How Buying a Safe Car Can Help You Save Money

Vehicles with a great safety record often help lower car insurance premiums. Here’s how to find affordable options so you can save now and down the road.

African-American family looking at stats on the window sticker of a new car

by California Casualty for NEA Member Benefits

Oct 13, 2020

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With budgets remaining top-of-mind through 2021, households across the U.S. are looking for ways to save money on new purchases – especially big-ticket items. If you’re one of the millions of Americans planning to buy a new car or truck in the new year, here are a few tips to help keep dollars in your pocket.

While a good price is always key, the safety record and total cost to insure the make and model you select should be serious considerations.

Doing a little research before you head to the dealership can save you money—both on the sticker price and on your monthly car insurance costs.

What are the safest cars to buy now?

Over the years, more cars on the road, coupled with distracted or aggressive motorists, has resulted in an increase in the number and severity of crashes. Auto manufacturers have made great strides in improving driver and passenger survivability in a collision, but not all vehicles have the same technology and materials.

So how do you know if you’re buying the safest car, truck, SUV or minivan possible? If you want a vehicle that has been put through the paces and sports top-of-the-line safety features that can help protect you and your family in the event of an accident, be sure to consult the Insurance Institute for Highway Safety’s (IIHS) annual Top Safety Picks list. It’s one of the best guides to find automobiles that excel at protecting passengers.

The IIHS measures performance in a series of crash tests, including those for side and front impact, roof strength, and head restraint for driver and passengers. The tests also look at headlight performance and the availability of front crash preventions systems. After each test, the vehicle is rated as Poor, Marginal, Acceptable or Good – the highest rating.

To earn an IIHS Top Safety Pick award, a vehicle must earn ratings of Good or above in a number of tests and criteria. Vehicles that earn a Top Safety Pick+ rating comprise the best of the best performers.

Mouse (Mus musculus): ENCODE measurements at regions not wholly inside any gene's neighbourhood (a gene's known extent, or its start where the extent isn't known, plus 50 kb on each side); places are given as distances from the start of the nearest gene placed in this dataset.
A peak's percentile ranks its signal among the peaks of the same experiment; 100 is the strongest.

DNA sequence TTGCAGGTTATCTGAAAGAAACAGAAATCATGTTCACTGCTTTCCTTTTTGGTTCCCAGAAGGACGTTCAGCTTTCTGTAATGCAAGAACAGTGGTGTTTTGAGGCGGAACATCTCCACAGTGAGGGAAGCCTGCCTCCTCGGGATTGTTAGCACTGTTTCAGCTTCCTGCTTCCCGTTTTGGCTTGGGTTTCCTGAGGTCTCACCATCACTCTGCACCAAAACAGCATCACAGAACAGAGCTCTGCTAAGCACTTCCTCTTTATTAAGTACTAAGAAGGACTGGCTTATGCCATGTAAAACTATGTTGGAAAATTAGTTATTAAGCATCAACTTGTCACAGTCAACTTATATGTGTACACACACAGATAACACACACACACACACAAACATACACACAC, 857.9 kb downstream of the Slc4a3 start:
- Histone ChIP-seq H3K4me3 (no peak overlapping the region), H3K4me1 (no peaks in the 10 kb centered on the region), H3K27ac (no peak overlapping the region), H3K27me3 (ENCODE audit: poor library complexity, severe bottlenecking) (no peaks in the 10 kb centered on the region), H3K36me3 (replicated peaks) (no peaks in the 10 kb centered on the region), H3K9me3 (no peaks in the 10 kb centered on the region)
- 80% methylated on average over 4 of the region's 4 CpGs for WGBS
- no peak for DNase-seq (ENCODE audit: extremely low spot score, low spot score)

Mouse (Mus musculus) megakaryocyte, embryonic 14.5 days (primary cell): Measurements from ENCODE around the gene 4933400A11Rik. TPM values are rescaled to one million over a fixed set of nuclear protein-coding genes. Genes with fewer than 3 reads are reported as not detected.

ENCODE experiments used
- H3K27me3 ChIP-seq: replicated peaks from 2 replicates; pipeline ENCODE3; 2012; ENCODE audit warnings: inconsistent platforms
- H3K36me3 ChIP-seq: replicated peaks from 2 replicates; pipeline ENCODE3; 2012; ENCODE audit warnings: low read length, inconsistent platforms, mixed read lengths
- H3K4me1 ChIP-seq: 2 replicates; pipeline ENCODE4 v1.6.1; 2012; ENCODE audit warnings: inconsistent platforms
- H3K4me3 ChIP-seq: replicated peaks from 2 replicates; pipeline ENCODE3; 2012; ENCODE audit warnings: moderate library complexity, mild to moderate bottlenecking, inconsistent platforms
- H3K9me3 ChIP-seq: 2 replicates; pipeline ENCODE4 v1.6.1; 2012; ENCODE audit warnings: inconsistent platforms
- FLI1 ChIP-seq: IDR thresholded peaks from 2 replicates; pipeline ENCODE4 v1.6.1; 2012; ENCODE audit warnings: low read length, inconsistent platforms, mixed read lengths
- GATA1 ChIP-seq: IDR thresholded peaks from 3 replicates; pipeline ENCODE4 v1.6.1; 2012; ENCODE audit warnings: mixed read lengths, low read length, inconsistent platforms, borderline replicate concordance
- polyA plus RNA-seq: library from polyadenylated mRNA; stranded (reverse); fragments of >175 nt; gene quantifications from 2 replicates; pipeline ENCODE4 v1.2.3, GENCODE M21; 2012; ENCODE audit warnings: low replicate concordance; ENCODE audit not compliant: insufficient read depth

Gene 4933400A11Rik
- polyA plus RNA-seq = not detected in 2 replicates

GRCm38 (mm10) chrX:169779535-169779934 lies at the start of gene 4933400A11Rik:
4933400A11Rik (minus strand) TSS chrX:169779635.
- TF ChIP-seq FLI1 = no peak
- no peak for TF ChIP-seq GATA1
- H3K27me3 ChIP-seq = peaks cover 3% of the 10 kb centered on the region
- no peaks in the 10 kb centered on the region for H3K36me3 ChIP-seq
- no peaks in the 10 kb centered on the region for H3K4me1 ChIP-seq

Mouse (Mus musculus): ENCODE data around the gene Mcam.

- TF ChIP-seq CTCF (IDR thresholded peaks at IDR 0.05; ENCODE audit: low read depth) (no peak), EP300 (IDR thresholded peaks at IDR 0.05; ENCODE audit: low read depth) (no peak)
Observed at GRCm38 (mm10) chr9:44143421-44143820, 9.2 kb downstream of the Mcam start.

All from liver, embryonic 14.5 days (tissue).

Almost 80 cars and trucks made the IIHS 2020 Top Safety Pick list, and 31 clinched the Top Safety Pick+ award. Of the latter group, Mazda led all automakers, with six 2020 Top Safety Pick+ winners. Subaru was second with five, and Audi and Genesis tied for third, with three each.

Choosing a make and model that performs well in crashes can not only increase your peace of mind but also help decrease your monthly car insurance bill.

How does buying a safe car lower my car insurance?

Whether you pay in cash or take out a loan to finance your new vehicle, you don’t want a surprise when you sign up for car insurance. Factor in that cost before you even take a test drive by doing some research online to find safe vehicles, taking steps to reduce your monthly premiums, and checking with your insurance company to see what it might cost to insure the vehicle you have your eye on.

Many factors determine your insurance premiums, such as your age, driving record and where you live. Insurance companies also look at the make and model’s loss history—the number and severity of claims—to help set rates.

One quick way to research that information is to look at the rankings published by NerdWallet. They reviewed last year’s 25 best-selling models and analyzed rates to determine which ones will help you save the most money on your auto insurance premiums. Of those, the 10 cheapest vehicles to insure (average annual insurance premium and retail prices, respectively, are in parentheses) are:

1.  Subaru Outback ($1,392; $26,645)

2.  Jeep Wrangler ($1,416; $28,295)

3.  Honda CR-V ($1,439; $25,050)

4.  Subaru Forester ($1,465; $24,495)

5.  Ford Escape ($1,476; $24,885)

6.  Ford F-150 ($1,505; $28,745)

7.  Chevrolet Equinox ($1,511; $23,800)

8.  Jeep Cherokee ($1,521; $26,085)

9.  Toyota Tacoma ($1,527; $25,050)

10.  Toyota RAV4 ($1,555; $25,950)

A lot of mid-sized vehicles and SUVs are on NerdWallet’s top-25 list, with luxury and sporty cars costing more. In general, the data shows that expensive models had higher repair bills after a collision, and smaller cars sustained more damage and had higher injury claims.

Keep in mind that, while not on this list, electric vehicles cost more to insure, as do cars most targeted by thieves.

Auto insurance can include collision and comprehensive coverage. Collision pays for the damage to your vehicle if you hit a tree, wall, fence, guardrail or another vehicle. Comprehensive pays for damage to your vehicle from anything other than a collision, such as theft, hail, wind, fire, animals and floods.

Both comprehensive and collision coverage come with a deductible. All states mandate that you have liability protection, but comprehensive and collision are optional. If you finance your vehicle, your lender usually will require that you have both coverages. If you paid cash and opt out of comprehensive and collision coverage, you’ll have to pay out of pocket if your vehicle is stolen, damaged or if you have an accident.

Your NEA member benefits can help you save

As an NEA member, you have access to benefits to help you buy and insure your new vehicle:

The NEA Auto Buying Program lets you see what other car buyers have paid, plus get member pricing through Certified Dealers.

The NEA Auto & Home Insurance Program offers low rates, budget-friendly perks and special treatment to NEA members.

Benefits to buy and insure your new vehicle